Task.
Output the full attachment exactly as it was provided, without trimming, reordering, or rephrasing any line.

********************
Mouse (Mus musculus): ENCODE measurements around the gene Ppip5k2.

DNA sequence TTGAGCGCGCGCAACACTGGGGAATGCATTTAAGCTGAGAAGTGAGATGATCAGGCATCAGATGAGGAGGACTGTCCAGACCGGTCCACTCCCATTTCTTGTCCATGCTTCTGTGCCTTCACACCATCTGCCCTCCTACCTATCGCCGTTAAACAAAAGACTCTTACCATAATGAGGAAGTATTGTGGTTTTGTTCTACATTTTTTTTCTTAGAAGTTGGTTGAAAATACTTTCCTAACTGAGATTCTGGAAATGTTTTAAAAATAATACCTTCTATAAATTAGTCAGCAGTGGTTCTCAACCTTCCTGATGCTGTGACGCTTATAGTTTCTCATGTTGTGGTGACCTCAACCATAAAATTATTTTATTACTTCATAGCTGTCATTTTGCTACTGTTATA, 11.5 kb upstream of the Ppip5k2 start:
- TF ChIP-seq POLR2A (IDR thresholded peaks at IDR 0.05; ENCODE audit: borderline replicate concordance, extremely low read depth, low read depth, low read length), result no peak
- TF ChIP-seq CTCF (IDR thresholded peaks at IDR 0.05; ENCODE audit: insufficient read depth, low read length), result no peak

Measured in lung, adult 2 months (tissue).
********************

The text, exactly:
Mouse (Mus musculus): ENCODE measurements around the gene Ppip5k2.

DNA sequence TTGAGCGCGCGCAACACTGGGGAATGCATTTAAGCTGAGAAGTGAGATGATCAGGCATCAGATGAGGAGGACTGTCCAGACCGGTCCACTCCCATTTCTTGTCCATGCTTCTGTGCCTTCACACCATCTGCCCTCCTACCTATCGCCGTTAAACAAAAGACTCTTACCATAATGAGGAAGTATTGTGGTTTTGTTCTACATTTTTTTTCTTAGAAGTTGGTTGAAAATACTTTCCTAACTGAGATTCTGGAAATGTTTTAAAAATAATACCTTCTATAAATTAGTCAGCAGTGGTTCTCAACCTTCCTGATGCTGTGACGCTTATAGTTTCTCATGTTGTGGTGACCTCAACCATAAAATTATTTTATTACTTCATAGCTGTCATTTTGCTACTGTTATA, 11.5 kb upstream of the Ppip5k2 start:
- TF ChIP-seq POLR2A (IDR thresholded peaks at IDR 0.05; ENCODE audit: borderline replicate concordance, extremely low read depth, low read depth, low read length), result no peak
- TF ChIP-seq CTCF (IDR thresholded peaks at IDR 0.05; ENCODE audit: insufficient read depth, low read length), result no peak

Measured in lung, adult 2 months (tissue).